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How Genealogists Research a Family Tree

Researching your family tree isn’t as simple as you might think; to get an accurate picture of your family tree takes time, skill and a variety of specialist techniques. In this article, we take a look at some of the methods used by genealogists to research family trees.

Data sources

There are a vast number of data sources available to genealogists; birth records, death records, census records, obituaries, probate records, military records, death certificates and marriage certificates are just a few of the documents available to genealogists. Part of the skill of being a genealogist is determining what records to look at for missing information. Accessing records can be costly and time-consuming; searching through them all isn’t the most efficient approach to creating a family tree. A genealogist will use their expertise to locate and examine the data sources they believe will give them the answers they need. They might need to look at several sources before getting a clear picture of the full family tree. This will depend on the case they’re researching and the complexity of the family structure. Many of these records have now been digitised; this helps genealogy researchers speed up the process of searching for information and parts of a family tree.

Genealogical interviews

Another important part of genealogy research is genealogical interviews. This means sitting down with different family members and asking them about their ancestry. This can give genealogists insights into where they’re likely to find more information and who they should be looking for in the data sources. Genealogists will record the information from the interview on a recording device so they can listen back at a later date when they’re going through the evidence and putting together the data they have sourced. This step is crucial as records don’t always show the full picture. If you enlist the help of a genealogist, don’t be surprised when they ask to interview you and some of your willing family members as part of the whole research process.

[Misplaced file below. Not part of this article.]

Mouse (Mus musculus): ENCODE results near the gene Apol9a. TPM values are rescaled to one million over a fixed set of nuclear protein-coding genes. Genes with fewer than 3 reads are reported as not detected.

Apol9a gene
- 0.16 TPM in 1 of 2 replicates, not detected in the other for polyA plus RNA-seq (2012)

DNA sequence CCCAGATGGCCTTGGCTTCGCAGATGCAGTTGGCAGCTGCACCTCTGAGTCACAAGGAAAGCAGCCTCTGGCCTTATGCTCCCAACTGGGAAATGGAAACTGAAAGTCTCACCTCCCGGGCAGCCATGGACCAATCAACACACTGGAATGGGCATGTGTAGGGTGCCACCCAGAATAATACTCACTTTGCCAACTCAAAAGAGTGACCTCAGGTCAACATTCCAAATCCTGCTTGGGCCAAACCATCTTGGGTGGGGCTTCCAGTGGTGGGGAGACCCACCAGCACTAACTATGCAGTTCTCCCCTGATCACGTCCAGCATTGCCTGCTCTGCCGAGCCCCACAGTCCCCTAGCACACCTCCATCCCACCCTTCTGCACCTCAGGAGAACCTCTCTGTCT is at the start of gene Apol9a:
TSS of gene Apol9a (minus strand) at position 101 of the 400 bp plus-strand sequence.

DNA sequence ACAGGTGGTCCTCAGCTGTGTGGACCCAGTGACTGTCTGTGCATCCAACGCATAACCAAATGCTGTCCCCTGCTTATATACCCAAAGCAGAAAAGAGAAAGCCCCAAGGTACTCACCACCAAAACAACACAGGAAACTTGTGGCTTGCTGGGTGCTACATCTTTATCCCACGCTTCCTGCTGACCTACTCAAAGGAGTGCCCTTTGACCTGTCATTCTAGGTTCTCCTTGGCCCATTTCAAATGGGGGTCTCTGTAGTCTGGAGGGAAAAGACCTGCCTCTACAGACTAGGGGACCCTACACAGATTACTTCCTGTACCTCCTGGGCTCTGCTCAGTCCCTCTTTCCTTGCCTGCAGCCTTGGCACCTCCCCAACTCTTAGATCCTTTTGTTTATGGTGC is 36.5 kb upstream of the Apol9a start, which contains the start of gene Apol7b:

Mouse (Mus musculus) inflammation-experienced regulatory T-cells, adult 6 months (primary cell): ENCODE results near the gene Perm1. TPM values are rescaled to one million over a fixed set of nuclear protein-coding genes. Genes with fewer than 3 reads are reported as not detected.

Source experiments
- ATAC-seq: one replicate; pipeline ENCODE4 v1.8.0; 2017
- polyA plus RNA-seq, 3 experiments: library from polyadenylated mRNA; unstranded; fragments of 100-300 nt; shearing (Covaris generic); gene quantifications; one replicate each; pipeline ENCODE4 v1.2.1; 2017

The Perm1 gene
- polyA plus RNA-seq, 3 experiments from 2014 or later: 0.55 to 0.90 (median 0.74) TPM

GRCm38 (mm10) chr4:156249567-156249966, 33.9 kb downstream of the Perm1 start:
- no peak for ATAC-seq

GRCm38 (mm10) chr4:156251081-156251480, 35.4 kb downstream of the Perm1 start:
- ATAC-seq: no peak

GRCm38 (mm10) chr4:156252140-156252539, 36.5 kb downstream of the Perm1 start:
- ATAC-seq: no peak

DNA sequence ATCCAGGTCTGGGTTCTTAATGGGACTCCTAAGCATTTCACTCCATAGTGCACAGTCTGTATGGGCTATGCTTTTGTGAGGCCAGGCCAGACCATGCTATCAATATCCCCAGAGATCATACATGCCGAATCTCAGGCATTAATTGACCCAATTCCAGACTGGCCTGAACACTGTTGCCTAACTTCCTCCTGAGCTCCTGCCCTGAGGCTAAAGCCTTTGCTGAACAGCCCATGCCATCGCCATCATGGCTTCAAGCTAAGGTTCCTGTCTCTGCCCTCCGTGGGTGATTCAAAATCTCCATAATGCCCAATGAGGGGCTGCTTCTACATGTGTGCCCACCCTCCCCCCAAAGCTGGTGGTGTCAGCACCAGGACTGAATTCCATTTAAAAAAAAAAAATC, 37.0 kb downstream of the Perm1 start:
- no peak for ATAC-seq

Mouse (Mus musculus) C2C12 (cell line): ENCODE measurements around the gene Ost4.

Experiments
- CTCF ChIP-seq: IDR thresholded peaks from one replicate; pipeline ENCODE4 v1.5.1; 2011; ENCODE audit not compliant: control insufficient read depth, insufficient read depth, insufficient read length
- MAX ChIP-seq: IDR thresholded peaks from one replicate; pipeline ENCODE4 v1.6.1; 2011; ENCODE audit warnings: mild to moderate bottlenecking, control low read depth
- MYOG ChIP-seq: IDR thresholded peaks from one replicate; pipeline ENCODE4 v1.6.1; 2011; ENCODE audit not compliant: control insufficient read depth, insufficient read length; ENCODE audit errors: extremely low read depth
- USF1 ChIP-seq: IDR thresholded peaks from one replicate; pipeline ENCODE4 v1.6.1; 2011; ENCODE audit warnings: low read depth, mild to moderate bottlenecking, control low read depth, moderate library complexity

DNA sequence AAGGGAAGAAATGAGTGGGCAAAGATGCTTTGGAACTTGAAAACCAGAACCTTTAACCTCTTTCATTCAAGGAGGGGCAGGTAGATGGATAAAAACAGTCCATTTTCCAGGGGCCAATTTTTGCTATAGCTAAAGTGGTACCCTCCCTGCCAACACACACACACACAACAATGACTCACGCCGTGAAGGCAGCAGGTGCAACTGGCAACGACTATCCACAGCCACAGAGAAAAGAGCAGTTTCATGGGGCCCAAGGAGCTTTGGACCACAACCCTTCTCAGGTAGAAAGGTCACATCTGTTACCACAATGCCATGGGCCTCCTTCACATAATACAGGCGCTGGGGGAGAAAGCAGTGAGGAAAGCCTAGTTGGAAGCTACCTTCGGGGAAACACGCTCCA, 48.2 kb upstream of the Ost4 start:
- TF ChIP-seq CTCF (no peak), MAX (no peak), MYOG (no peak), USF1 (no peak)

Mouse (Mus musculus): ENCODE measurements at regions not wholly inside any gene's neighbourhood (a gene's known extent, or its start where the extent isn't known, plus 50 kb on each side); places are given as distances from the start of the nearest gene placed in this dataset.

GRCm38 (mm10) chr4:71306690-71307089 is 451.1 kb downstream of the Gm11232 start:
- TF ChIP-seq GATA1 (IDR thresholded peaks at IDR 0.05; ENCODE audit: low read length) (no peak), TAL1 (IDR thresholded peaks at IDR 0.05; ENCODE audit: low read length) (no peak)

Historical context 

Genealogists that trace family trees will need to understand and use their knowledge of historical context to shape their investigation. Historical context is the events and living conditions that shape people’s lives. In some cases, the genealogist will need to understand what happened in the time period the person was alive to locate the right documentation. A large fire or war may indicate that data sources were lost or destroyed. Understanding and taking this into consideration is all part of the role of the genealogist. In some cases of probate genealogy and other forms of genealogy, this level of research might not be required, depending on the complexity of the case and if there are any significant historical events surrounding the family’s location. Probate genealogy focuses on finding the remaining heirs to an estate of the deceased, using several different sources to trace back the family tree and ensure the relevant descendants have been identified. 

Genetic analysis

DNA testing can help people trace their ancestry and find members of their family. Genealogy experts sometimes use genetic analysis and testing to go beyond the historical records to find out more about a specific family tree. Genetic analysis may be used in situations where the biological mother or father of a particular family member is unknown. This could be true of a situation where the child was adopted at birth or abandoned. In these situations, genetic genealogy can provide valuable information about the person’s ancestry. Since DNA testing became more affordable in the 21st century, genetic genealogy has become more popular.

Mapping out a basic family tree can be a simple process if you only go a few generations back and all of your ancestors are known. However, this is often not the case, which is why professional genealogists are often brought in to find ancestors using a range of sources. Their knowledge and experience, combined with access to a huge range of data sources and genetic analysis, enables them to create comprehensive family trees dating back hundreds of years in some cases. If you’re interested in finding out about your family tree or finding the heirs of an estate, get in touch with a reputable genealogist.